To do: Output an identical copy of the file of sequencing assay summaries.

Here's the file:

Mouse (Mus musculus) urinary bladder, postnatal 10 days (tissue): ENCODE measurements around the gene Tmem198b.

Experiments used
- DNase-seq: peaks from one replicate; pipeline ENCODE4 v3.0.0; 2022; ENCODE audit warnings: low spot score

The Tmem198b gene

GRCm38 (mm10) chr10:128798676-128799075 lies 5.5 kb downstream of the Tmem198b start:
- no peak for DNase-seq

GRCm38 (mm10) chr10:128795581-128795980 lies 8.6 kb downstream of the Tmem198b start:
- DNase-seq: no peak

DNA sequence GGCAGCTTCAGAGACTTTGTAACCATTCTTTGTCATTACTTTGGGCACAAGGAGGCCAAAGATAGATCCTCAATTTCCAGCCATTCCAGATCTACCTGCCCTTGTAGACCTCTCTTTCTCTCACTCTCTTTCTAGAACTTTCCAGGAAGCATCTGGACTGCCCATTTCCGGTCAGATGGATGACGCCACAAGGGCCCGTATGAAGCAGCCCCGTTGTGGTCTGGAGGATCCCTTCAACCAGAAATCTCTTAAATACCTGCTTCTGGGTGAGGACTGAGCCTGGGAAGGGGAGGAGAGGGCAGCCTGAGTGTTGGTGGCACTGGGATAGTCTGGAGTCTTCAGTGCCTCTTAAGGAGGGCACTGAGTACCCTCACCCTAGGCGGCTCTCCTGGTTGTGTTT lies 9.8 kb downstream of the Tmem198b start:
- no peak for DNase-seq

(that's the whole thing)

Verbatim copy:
Mouse (Mus musculus) urinary bladder, postnatal 10 days (tissue): ENCODE measurements around the gene Tmem198b.

Experiments used
- DNase-seq: peaks from one replicate; pipeline ENCODE4 v3.0.0; 2022; ENCODE audit warnings: low spot score

The Tmem198b gene

GRCm38 (mm10) chr10:128798676-128799075 lies 5.5 kb downstream of the Tmem198b start:
- no peak for DNase-seq

GRCm38 (mm10) chr10:128795581-128795980 lies 8.6 kb downstream of the Tmem198b start:
- DNase-seq: no peak

DNA sequence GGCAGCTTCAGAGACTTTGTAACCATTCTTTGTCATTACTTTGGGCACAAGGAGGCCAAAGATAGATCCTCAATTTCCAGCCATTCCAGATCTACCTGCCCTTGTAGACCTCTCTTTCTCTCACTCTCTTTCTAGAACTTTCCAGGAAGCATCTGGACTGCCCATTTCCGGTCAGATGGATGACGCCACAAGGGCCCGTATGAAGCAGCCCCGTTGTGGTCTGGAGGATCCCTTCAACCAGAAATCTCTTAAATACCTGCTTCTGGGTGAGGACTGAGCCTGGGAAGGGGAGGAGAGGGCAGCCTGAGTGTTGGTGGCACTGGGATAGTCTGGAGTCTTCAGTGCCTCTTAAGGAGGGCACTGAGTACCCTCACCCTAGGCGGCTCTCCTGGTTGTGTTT lies 9.8 kb downstream of the Tmem198b start:
- no peak for DNase-seq